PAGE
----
The V6 wars may show no signs of stopping. However, Ford is quietly making contingency plans for a future conflict: The war of the four-bangers. Start hoarding your big bore brutes and head for the hills. Ford may want to take them away.
Ford will use the upcoming SAE World Congress, to be held from April 13-15 in Detroit, to showcase its engine-building prowess. Ford will demonstrate to the world’s most eminent confab of piston-heads that there is a replacement for displacement.
On display (at least in PowerPoint form) will be three new four-cylinder mills. A 1.6-liter Twin Independent Variable Camshaft Timing (Ti-VCT) Sigma I-4, a 2.0-liter direct-injection Ti-VCT Duratec® I-4 and a 2.0-liter Ti-VCT EcoBoost™ I-4.
That alone wouldn’t be worth the keystrokes for that post, wouldn’t Ford’s press release stress the point that small is beautiful, that V8 brutes are going the way of the dodo, and that the destiny of the V6 may be doubtful.
The four-bangers are Ford’s response “to shifts in consumer buying patterns with the introduction of more fuel-efficient small engines.”
In1969 “nearly 90 percent of vehicles sold in America were powered by V-8s,” says Ford. Last year, the share of the eights was down to 4.9 percent, “an all-time low,” while I-4s dominated with nearly 62 percent, according to Ford’s numbers. The way they are announcing this, they make us believe that that number will rise to European and Japanese proportions. It used to be an overseas thing to get more and more power out of smaller and smaller engines. No more: Ford is stepping up to the (most likely CAFE-induced) plate full of mini-mills.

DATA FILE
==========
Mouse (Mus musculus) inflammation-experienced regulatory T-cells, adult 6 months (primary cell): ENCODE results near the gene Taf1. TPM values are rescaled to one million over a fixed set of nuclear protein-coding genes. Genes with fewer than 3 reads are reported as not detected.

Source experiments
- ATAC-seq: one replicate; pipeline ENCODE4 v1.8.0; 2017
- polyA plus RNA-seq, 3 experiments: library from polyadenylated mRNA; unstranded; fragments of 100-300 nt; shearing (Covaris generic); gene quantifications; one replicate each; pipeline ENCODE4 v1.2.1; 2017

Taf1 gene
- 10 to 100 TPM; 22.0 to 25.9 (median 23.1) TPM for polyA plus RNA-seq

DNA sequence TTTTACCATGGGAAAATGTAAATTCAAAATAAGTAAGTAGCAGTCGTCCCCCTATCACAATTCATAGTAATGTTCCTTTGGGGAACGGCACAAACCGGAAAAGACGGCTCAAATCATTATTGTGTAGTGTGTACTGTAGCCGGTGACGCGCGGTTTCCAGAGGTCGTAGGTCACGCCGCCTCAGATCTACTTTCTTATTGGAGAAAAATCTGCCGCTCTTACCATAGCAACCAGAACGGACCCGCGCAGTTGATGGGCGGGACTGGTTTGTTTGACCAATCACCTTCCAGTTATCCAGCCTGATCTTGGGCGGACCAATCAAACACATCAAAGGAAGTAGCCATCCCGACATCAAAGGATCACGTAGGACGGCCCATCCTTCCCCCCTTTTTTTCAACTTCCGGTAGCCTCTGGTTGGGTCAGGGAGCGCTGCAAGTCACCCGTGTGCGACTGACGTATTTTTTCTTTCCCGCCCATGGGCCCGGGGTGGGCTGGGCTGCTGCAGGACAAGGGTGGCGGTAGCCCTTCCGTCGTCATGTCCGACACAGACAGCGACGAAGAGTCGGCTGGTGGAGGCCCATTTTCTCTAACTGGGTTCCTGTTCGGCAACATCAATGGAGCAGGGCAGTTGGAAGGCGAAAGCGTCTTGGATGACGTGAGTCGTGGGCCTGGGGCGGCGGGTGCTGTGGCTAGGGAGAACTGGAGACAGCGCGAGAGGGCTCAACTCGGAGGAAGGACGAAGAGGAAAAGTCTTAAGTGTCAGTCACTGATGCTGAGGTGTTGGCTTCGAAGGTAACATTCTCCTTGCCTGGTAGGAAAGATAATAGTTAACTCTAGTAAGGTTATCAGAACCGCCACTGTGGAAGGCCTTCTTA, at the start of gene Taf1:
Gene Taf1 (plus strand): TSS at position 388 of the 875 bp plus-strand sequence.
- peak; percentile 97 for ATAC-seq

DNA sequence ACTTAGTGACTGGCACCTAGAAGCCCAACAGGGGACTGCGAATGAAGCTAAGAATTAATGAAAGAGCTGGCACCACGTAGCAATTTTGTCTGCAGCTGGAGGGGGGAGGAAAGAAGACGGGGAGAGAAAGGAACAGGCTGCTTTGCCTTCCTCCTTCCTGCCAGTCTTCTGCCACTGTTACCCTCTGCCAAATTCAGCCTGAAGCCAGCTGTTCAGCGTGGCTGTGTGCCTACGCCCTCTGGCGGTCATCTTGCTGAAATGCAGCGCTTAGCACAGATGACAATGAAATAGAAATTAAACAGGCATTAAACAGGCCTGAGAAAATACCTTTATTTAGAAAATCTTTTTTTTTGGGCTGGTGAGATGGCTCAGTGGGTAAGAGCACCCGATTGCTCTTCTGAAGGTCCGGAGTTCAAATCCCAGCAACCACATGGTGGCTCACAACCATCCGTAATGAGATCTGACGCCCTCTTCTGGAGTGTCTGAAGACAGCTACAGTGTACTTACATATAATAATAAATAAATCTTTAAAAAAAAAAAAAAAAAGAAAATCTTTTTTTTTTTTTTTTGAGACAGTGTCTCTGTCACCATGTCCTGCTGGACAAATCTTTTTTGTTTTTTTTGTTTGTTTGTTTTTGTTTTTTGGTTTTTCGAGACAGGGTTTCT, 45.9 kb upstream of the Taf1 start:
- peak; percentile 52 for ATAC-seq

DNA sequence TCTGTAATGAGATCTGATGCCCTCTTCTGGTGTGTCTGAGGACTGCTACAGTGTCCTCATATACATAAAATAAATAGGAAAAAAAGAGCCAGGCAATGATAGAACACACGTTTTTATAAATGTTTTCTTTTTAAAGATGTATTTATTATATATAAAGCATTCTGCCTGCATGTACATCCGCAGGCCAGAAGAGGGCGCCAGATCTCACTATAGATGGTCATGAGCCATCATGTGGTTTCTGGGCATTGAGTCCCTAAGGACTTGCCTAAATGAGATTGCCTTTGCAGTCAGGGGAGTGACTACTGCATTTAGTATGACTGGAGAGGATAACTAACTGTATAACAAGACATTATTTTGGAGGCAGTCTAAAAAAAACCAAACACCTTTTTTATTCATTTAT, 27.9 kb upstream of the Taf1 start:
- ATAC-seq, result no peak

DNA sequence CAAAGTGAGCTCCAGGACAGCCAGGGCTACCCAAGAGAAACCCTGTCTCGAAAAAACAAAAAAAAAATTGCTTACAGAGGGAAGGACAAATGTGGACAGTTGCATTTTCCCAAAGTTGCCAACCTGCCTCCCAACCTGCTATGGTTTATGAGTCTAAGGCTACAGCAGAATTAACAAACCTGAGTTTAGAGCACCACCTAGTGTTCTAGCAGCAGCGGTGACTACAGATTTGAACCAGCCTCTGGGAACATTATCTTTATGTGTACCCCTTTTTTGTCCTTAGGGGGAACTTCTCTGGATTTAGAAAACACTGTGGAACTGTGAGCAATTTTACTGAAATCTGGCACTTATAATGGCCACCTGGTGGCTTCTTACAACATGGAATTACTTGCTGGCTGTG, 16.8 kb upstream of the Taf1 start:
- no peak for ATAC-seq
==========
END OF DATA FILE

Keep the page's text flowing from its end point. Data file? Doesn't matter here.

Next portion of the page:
The 2011 Ford Fiesta, powered by a 1.6-liter Ti-VCT I-4, is projected to deliver 40 mpg on the highway. The turbocharged 2.0-liter I-4 promises fuel economy “at least 10 percent better than a comparable V-6, while delivering class-leading power and torque for an I-4,” fawns Ford over the four.
And where are the batteries? Not included? A “more efficient battery-electric vehicle culture” receives only passing mention in the announcement. Ford forecasts that by 2020, plug-ins, hybrids, and plug-in hybrids might garner “up to 25 percent of total vehicle sales in the U.S., Europe and Japan.”
Paul Mascarenas, Ford vice president of Engineering Global Product Development, who happens to be chairman of the 2010 SAE World Congress, sounds like someone working at Volkswagen when he says: “As important as alternative energy sources are, in the foreseeable future most passenger cars and light trucks will continue to use petroleum-based fuels. Our challenge in the engineering community is to make them vastly more efficient.”
Ford makes it clear that the ICE is here to stay for the foreseeable future. And it looks more and more like a fourseeable future.